According to defendants, plaintiff was terminated on November 2, 2001, during her probationary period, because of her unsatisfactory work performance. See Defs.' Mem. at 2-3. She promptly "initiated EEO counseling on November 14, 2001, and thereafter filed a formal complaint on January 8, 2002, alleging that she had been discriminated against in violation of Title VII of the Civil Rights Act of 1964, as amended, 42 U.S.C. Section 2000e et seq." Id., Ex. A (EEOC Decision) at 1. An administrative law judge ("ALJ") with the Equal Employment Opportunity Commission ("EEOC") considered "whether [plaintiff] was discriminated against based on her race (Black) and/or retaliated against based on prior EEO activity when she was terminated during her probationary period in November 2001," and granted the agency's motion for summary judgment without a hearing. Id., EEOC Decision at 1. Commenting that there was "overwhelming evidence of record indicat[ing] that [plaintiff] did, in fact, experience performance deficiencies," the ALJ found that plaintiff "ha[d] not placed in genuine dispute the reason articulated for her firing," that is, the "performance deficiencies" documented as to her employment as a Pretrial Services Officer. Id., EEOC Decision at 7. CSOSA issued its final agency determination ("FAD") on June 20, 2003. Id., Ex. B (Final Order, Jordan v. Quander, EEOC Case No. 100-A2-8158X, dated June 20, 2003).
C. Plaintiff's Past and Present Employment Discrimination Litigation
In September 2003, counsel filed a lawsuit on plaintiff's behalf alleging race discrimination and due process violations. Id., Ex. C (Plaintiff's Complaint for Discriminatory and Injunctive Relief, Jordan v. Quander, No. 03-cv-1926 (D.D.C. filed Sept. 16, 2003)). According to plaintiff, CSOSA terminated her because of her race, even though "similarly situated white employees were not treated the same as those individuals in [her] protected class." Id. (Complaint) ¶ 16. She also claimed to have been a permanent employee with a protected property interest in her government employment, an interest violated by CSOSA when it afforded her only the rights of a probationary employee. See id. (Complaint) ¶¶ 19-23. The Court dismissed the suit "[i]n light of [plaintiff's] stated interest not to proceed." Id., Ex. D (Minute Entry Order, Jordan v. Quander, No. 03-cv-1926 (D.D.C. filed Mar. 24, 2006)). More than a year later, plaintiff, proceeding pro se,attempted to reinstate the case; the court denied her request because she presented no "legitimate reason . . . to abjure her prior voluntary dismissal." Id., Ex. E (Order, Jordan v. Quander, No. 03-cv-1926 (D.D.C. filed May 4, 2007)). The Court instructed plaintiff that, if she "wishe[d] to once again prosecute her claims . . ., she [would] have to file a new lawsuit." Id., Ex. E. In 2005, plaintiff filed four separate lawsuits in the Superior Court of the District of Columbia against CSOSA and individual employees of either CSOSA or PSA; each lawsuit was removed to this court and dismissed for plaintiff's failure to take necessary action. See Minute Order, Jordan v. Tiggs, No. 05-cv-1706 (D.D.C. filed Sept. 19, 2006) (dismissing case for failure to prosecute); Minute Entry Order, Jordan v. Quander, No. 05-cv-0281(D.D.C. filed Sept. 14, 2005) (granting Quander's motion to dismiss as conceded); Minute Order, Jordan v. Quander, No. 05-cv-1883 (D.D.C. filed Mar. 3, 2006) (granting defendant's motion to dismiss as conceded); Minute Order, Jordan v. Court Services and Offender Supervision Agency, No. 05-cv-2144 (D.D.C. filed Mar. 3, 2006) (granting defendants' motion to dismiss as conceded). Undeterred, plaintiff has filed two additional lawsuits, both pending before this court. See Jordan v. Quander, Civ. No. 11-2297 (D.D.C. filed Sept. 23, 2011); Jordan v. U.S. Attorney's Office, No. 12-cv-0838 (D.D.C. filed May 23, 2012).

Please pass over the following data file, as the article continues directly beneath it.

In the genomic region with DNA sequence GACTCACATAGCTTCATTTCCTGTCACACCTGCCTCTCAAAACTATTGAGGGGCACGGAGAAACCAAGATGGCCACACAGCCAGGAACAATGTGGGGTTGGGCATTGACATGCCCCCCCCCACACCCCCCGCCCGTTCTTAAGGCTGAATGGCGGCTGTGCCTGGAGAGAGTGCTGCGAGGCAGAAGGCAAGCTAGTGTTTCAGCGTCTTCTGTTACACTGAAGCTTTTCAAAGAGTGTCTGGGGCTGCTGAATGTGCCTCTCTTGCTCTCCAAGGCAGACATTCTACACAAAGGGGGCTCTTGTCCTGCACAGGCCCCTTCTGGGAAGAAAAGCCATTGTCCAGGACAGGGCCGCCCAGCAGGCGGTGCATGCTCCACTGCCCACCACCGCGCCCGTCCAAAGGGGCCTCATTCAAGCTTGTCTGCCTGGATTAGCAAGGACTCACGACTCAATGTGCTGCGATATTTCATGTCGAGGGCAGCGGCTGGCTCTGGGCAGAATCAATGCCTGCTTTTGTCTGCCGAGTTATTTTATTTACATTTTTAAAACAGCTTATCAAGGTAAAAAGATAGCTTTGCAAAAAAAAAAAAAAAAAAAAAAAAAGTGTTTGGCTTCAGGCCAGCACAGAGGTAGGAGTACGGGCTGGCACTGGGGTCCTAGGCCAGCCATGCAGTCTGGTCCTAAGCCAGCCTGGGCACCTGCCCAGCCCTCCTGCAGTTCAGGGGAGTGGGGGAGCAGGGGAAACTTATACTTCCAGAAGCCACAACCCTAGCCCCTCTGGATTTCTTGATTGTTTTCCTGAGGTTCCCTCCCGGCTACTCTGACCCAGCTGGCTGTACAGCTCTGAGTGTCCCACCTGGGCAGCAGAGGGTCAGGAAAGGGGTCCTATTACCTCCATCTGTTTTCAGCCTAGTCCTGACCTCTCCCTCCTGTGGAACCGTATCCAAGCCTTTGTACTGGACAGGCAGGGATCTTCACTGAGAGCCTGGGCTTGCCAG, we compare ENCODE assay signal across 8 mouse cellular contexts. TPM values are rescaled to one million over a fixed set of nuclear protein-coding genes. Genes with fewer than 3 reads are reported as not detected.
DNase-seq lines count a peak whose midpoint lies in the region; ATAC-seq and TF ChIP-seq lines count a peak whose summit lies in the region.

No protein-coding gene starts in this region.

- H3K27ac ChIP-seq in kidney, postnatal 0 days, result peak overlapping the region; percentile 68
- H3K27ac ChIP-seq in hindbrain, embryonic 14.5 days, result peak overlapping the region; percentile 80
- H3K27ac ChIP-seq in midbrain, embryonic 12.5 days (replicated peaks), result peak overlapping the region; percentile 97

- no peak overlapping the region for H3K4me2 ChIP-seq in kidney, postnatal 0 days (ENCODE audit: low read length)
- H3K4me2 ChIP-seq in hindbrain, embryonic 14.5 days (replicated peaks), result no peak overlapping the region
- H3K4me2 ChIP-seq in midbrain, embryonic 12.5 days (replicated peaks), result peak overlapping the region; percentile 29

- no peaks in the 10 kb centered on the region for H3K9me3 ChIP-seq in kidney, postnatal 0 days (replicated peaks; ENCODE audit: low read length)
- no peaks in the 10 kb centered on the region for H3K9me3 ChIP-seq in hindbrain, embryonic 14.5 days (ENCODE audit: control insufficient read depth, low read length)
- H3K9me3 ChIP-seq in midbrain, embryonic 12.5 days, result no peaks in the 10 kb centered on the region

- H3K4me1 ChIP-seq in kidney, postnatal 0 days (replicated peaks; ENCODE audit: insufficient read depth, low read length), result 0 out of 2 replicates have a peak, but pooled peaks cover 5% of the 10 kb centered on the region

A. Dismissal for Failure to State a Claim Upon Which ...